Mobile gaming has come a long way from the days when playing Snake on a Nokia 3310 was all the rage. In fact, there’s an ongoing evolution of the underlying technologies that’s accelerating at a faster rate than ever right now. So what are the systems, solutions and trends that underpin mobile gaming’s future, and how is this impacting the experiences available on portable devices?

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Cloud gaming is overcoming power limitations

The problem with mobile phones is that no matter how much power they can cram in, they are still going to fall short of matching modern PC or console gaming in terms of graphical features. Without being able to integrate active cooling, or keep pace in terms of raw silicon, phones have to find clever ways to get around these limits.

The top option is cloud gaming, where the number crunching is offloaded to remote servers, and players enjoy the results streamed direct to their device. From Google’s Stadia and Nvidia’s GeForce Now, to Microsoft’s Xbox Cloud Gaming and Sony’s PS Now, there are lots of competing platforms in this space.

Connectivity is the main limitation here, but with 5G coverage expanding rapidly, cloud gaming should be even more viable for more players in the near future.

Cross-platform play is bringing gamers together

Gaming ecosystems used to be thoroughly segregated, with people on console not able to battle it out or cooperate with players on PC or mobile. Today, cross-platform experiences are becoming more widespread, and encompassing more genres. From Rocket League and Among Us to the latest Call of Duty titles, it’s easy to get friends together no matter their gaming hardware of choice.

This is also being helped by mobile gaming embracing browser-based experiences. For example, this list of the best mobile casinos includes many sites that can be enjoyed whether you’re on PC, laptop, smartphone or tablet.

The Metaverse is gaining traction

In the past, games were just that; programs you’d fire up if you wanted to pass some time on the morning commute. But the age of them being just a distraction from reality is arguably coming to a close, and the concept of game worlds replacing reality itself is taking off.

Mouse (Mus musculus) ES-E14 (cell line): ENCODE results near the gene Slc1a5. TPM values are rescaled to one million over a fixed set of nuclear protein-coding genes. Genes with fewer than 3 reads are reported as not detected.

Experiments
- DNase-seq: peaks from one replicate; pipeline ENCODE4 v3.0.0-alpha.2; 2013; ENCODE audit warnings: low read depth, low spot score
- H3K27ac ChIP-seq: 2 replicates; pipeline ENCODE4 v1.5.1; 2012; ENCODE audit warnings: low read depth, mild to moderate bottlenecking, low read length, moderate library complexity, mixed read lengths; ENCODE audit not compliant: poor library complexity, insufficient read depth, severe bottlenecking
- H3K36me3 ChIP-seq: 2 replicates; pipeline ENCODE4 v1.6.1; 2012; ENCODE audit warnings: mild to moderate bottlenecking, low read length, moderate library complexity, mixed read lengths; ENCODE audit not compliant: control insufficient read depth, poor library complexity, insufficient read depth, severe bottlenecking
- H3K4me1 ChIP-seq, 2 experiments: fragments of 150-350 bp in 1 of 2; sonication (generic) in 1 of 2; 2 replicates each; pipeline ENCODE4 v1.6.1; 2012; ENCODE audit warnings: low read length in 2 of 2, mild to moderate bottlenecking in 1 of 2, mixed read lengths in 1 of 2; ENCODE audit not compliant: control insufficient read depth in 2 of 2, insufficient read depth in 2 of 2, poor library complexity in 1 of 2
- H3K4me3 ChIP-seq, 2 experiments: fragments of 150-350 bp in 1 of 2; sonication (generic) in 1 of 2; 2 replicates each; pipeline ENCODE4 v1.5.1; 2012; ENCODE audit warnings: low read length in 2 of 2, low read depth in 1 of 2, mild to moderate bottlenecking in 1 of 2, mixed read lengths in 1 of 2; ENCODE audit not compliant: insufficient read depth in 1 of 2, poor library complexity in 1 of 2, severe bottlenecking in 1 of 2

The concept of the Metaverse is a nebulous one, and encompasses all sorts of disparate platforms and technologies. However, the overarching idea is that games can be more than just the base level experiences they offer.

From musicians performing in Fortnite and Roblox, to the gold rush to buy real estate in blockchain-based games like Decentraland, the lines between the physical realm and the digital realm is being blurred, and mobile devices are doing more than their fair share to push this forward.

Augmented reality is starting to be taken seriously

AR is nothing new, and in fact it has been a staple of mobile gaming for over half a decade, with Pokemon Go helping to usher it into the limelight. However, the power of AR is predicated on the capabilities of both the hardware at its disposal, and the software which fuels it. And there have been plenty of new steps taken in this arena.

This feeds back into the idea of digital experiences impacting the real world, and everything from gameplay to navigation is now better thanks to AR.

AI is making life easier for developers

Artificial intelligence has a part to play in all sorts of industries, and mobile gaming is not alone in being disrupted by this tech. Procedural level generation, whereby entire levels and game worlds are built algorithmically rather than needing human designers, is another long standing technique.

What AI offers is the ability to push this to the next level, creating almost endless experiences on all platforms. The future of gaming is decidedly exciting as a result.

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